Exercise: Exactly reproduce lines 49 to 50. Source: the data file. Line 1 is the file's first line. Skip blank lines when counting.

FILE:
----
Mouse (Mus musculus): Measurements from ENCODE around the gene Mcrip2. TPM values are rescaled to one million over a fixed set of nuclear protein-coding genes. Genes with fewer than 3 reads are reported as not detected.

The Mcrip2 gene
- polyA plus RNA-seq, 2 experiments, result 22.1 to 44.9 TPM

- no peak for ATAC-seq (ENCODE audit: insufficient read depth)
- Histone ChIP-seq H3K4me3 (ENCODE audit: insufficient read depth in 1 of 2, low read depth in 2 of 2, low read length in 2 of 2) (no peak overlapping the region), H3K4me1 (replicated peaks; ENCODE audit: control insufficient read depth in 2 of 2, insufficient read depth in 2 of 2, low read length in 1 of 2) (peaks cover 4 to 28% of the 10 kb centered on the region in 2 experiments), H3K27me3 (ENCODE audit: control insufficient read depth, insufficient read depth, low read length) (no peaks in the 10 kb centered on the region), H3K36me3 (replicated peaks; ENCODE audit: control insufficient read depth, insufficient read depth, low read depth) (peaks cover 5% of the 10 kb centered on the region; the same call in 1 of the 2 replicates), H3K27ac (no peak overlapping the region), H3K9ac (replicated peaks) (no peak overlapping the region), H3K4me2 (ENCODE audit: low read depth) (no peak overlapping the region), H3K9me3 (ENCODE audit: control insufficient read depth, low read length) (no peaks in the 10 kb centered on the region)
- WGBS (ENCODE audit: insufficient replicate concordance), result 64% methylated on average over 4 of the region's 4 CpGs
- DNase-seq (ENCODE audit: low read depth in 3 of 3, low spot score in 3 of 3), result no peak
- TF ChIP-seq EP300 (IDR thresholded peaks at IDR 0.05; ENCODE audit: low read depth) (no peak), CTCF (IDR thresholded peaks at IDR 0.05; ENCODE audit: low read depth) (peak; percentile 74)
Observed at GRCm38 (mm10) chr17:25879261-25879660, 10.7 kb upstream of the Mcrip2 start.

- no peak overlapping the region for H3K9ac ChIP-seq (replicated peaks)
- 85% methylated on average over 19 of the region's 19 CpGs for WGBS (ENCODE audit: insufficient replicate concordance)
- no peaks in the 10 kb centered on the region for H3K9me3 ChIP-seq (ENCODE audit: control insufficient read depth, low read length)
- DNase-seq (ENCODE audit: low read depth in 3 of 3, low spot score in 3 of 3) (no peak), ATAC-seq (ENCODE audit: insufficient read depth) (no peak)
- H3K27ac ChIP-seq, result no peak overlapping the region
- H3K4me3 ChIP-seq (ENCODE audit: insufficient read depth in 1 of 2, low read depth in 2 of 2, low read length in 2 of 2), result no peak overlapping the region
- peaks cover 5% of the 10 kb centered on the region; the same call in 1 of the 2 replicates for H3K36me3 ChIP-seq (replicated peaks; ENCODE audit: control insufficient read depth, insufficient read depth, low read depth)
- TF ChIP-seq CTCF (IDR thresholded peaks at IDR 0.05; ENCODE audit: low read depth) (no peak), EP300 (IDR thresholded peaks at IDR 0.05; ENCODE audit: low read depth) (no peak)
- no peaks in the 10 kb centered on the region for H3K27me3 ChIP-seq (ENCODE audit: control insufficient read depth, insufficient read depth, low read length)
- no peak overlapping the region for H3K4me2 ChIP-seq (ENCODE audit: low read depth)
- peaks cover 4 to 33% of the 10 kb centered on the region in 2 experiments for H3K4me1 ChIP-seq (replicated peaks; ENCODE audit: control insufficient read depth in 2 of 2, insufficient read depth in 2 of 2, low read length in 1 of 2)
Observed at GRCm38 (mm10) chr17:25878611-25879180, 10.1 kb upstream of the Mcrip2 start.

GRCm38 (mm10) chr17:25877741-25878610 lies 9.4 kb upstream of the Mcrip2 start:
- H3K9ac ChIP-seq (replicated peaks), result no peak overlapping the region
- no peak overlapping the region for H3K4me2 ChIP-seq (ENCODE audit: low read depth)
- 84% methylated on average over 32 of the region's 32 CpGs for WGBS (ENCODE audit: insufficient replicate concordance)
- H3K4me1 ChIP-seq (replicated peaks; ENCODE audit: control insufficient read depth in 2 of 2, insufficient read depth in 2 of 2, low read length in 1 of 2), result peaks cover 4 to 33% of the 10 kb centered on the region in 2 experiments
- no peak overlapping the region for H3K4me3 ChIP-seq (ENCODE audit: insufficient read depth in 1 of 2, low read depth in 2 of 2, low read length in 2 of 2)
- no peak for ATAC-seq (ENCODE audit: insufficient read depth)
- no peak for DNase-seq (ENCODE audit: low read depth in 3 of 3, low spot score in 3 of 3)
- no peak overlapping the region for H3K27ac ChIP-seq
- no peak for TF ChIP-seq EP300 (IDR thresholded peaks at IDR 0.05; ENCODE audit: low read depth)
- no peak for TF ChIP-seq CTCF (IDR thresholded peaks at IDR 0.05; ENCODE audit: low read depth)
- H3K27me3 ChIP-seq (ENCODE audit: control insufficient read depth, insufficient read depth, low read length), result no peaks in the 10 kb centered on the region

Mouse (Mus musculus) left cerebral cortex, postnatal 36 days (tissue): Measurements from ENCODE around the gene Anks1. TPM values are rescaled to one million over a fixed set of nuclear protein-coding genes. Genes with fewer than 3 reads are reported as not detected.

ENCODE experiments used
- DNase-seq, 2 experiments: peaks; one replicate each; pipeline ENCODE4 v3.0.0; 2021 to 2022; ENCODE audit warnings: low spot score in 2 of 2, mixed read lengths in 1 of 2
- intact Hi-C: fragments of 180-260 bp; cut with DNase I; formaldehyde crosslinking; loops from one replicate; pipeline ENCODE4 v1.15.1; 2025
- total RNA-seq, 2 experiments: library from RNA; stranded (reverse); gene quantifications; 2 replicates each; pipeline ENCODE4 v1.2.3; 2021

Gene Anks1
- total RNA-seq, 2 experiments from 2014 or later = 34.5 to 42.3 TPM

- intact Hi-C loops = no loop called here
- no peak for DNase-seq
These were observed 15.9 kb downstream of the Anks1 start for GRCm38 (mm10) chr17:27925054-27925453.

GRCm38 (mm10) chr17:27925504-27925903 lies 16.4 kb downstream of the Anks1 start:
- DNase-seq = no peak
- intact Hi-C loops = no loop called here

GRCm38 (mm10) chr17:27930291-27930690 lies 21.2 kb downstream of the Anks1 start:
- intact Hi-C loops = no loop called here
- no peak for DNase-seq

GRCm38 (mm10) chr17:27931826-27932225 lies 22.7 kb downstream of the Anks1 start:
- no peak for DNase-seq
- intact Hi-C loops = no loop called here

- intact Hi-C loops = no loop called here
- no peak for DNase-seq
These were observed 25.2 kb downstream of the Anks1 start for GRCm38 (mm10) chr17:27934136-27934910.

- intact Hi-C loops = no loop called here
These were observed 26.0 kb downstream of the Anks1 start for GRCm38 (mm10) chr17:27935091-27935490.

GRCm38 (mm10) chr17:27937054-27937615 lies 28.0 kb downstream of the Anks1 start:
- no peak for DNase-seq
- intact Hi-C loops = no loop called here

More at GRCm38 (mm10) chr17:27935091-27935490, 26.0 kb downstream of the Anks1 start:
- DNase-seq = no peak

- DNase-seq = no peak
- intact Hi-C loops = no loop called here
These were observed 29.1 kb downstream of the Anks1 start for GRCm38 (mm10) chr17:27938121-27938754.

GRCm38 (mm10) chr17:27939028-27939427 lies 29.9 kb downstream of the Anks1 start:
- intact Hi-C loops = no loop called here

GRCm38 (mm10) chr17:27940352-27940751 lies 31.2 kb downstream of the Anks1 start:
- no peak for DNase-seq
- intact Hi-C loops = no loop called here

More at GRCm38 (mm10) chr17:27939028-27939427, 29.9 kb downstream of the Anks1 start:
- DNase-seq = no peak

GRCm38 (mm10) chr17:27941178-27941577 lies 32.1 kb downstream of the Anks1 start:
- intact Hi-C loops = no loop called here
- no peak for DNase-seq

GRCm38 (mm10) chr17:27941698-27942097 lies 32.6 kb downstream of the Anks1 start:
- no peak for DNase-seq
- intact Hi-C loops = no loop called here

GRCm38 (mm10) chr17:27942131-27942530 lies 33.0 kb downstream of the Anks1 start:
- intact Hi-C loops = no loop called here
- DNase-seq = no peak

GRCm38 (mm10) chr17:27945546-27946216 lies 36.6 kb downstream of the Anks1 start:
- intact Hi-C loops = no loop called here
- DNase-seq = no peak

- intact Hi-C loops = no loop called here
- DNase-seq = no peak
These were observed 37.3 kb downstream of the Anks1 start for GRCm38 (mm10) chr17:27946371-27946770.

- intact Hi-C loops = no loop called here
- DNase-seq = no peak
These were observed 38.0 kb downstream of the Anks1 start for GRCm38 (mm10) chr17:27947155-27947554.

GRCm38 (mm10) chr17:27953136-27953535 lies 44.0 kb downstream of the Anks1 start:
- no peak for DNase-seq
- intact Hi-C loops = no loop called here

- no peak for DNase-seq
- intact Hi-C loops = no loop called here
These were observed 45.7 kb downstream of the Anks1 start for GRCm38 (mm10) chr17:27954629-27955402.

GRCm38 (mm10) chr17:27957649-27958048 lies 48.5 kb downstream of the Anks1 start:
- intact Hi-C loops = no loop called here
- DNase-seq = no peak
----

- no peak for DNase-seq

GRCm38 (mm10) chr17:27931826-27932225 lies 22.7 kb downstream of the Anks1 start: